She's a middle school science teacher, which obviously can get interesting in a state dominated by a political party that openly mocks science and makes the United States a laughingstock. She's often frustrated by students who assert that climate change is a lie, because they think their parents without college educations are more reliable sources on science than actual scientists or science teachers, because reasons. Of course I brought up evolution, my pet topic. She said evolution is beyond the scope of her class but she would teach it if she could. But that would only bring her additional headaches. As far as I'm aware, there are still some parents and politicians in Utah wanting to get "intelligent design" taught in schools. And both climate change and evolution, facts and theories about the way the world is, have been made political issues because reasons.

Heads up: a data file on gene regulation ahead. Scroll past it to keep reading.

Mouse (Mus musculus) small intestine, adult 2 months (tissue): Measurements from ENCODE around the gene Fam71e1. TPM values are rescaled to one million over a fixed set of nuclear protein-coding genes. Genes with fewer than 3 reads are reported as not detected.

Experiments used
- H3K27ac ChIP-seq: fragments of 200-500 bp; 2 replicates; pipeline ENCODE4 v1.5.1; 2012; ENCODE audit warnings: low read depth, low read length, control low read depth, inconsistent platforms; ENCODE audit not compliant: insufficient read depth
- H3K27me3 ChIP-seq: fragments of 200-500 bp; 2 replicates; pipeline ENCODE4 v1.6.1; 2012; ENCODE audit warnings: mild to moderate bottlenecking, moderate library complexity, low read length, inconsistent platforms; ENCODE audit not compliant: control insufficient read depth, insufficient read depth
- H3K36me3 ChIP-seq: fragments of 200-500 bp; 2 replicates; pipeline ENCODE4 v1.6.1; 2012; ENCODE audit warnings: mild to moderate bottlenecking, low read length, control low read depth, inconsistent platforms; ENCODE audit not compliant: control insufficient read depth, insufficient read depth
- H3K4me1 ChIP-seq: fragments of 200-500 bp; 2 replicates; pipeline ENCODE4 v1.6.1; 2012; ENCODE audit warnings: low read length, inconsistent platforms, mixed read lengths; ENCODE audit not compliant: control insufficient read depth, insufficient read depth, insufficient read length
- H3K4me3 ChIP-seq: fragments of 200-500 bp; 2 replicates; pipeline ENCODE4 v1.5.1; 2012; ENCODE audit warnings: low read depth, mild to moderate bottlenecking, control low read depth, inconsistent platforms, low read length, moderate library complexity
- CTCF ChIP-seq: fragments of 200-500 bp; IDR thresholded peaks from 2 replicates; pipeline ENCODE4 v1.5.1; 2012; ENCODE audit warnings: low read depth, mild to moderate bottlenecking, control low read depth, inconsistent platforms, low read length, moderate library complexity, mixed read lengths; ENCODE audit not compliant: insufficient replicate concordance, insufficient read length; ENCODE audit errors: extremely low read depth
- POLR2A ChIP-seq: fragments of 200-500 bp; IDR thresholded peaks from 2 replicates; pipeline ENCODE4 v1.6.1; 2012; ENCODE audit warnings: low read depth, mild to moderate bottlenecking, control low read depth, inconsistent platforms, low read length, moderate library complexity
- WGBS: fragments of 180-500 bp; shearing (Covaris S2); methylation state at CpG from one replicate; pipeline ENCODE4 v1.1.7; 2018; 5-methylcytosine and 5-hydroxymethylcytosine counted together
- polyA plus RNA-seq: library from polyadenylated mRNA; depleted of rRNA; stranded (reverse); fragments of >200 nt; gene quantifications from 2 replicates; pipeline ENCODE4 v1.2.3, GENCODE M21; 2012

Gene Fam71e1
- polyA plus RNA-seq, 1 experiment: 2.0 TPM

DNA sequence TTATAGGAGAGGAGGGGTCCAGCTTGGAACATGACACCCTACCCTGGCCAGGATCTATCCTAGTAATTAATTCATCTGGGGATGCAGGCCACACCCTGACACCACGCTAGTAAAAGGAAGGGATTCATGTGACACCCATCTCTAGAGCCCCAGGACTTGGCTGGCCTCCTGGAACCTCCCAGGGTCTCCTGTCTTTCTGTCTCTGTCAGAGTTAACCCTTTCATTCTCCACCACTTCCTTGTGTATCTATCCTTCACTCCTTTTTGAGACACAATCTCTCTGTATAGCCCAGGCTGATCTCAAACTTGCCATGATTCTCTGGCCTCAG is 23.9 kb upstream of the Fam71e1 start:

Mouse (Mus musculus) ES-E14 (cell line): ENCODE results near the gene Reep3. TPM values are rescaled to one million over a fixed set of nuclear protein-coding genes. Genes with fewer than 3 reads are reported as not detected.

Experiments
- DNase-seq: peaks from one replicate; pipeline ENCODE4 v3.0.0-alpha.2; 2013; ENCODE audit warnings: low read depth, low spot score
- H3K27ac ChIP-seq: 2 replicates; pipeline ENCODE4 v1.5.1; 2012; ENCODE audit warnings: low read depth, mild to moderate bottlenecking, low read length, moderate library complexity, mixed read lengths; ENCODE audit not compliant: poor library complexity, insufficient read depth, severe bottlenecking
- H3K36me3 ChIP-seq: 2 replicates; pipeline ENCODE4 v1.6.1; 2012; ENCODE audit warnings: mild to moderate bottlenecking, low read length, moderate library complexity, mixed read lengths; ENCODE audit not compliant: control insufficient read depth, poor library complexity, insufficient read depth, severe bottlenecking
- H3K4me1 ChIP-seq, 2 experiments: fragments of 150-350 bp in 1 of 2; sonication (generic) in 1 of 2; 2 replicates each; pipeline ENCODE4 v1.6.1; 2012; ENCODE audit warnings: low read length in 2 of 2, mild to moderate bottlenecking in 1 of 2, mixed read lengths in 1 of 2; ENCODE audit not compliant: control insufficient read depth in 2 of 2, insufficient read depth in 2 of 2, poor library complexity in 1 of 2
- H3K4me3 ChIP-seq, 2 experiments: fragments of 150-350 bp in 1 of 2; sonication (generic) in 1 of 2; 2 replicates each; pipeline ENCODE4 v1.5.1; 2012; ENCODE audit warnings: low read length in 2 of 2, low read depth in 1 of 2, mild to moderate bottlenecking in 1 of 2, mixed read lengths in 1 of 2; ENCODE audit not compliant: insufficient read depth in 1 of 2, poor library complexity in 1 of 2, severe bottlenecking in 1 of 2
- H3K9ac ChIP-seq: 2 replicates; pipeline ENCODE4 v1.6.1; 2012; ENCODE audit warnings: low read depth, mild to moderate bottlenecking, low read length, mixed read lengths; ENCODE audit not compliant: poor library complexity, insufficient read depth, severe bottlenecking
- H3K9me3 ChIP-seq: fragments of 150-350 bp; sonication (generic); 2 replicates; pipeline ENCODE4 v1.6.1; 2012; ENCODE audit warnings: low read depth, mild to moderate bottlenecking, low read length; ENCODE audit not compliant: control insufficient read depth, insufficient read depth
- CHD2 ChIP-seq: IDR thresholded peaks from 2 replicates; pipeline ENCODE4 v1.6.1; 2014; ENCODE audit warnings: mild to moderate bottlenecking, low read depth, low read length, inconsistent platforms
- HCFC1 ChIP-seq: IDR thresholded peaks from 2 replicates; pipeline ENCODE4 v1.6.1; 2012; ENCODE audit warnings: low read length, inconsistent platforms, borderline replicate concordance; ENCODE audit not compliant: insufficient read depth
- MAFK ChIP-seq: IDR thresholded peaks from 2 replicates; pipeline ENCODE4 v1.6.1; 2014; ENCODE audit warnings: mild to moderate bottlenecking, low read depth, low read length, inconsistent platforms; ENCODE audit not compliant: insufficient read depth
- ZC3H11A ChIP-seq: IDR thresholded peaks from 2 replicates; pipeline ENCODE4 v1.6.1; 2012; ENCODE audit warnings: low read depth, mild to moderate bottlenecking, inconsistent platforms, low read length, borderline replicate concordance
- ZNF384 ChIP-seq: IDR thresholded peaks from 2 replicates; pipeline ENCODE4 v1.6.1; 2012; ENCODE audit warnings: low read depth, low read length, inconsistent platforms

Recently she went to New Zealand and met a group of children about the same age as her students. She told them she's a teacher in the US. Naturally, the first thing they asked was if she's scared of getting shot. This is how other countries see the United States now. Not as the land of the free or the home of the brave, but as the country that refuses to do anything about its children being slaughtered. Of course, our humiliating reputation is hardly deserved, because our violence problem has nothing to do with guns. It's all because of mental illness, violent video games, and atheism, which don't exist in New Zealand or every other civilized country that doesn't have mass shootings on a regular basis. Right. There's a special place in hell for the people in our society and our government who are deliberately blocking any and all potential solutions to our unique and thoroughly unnecessary problem. She didn't say, but I imagine the next thing the kids wanted to know was why the United States spends hundreds of billions of taxpayer dollars a year on its education system and still has one of the worst education systems in the world.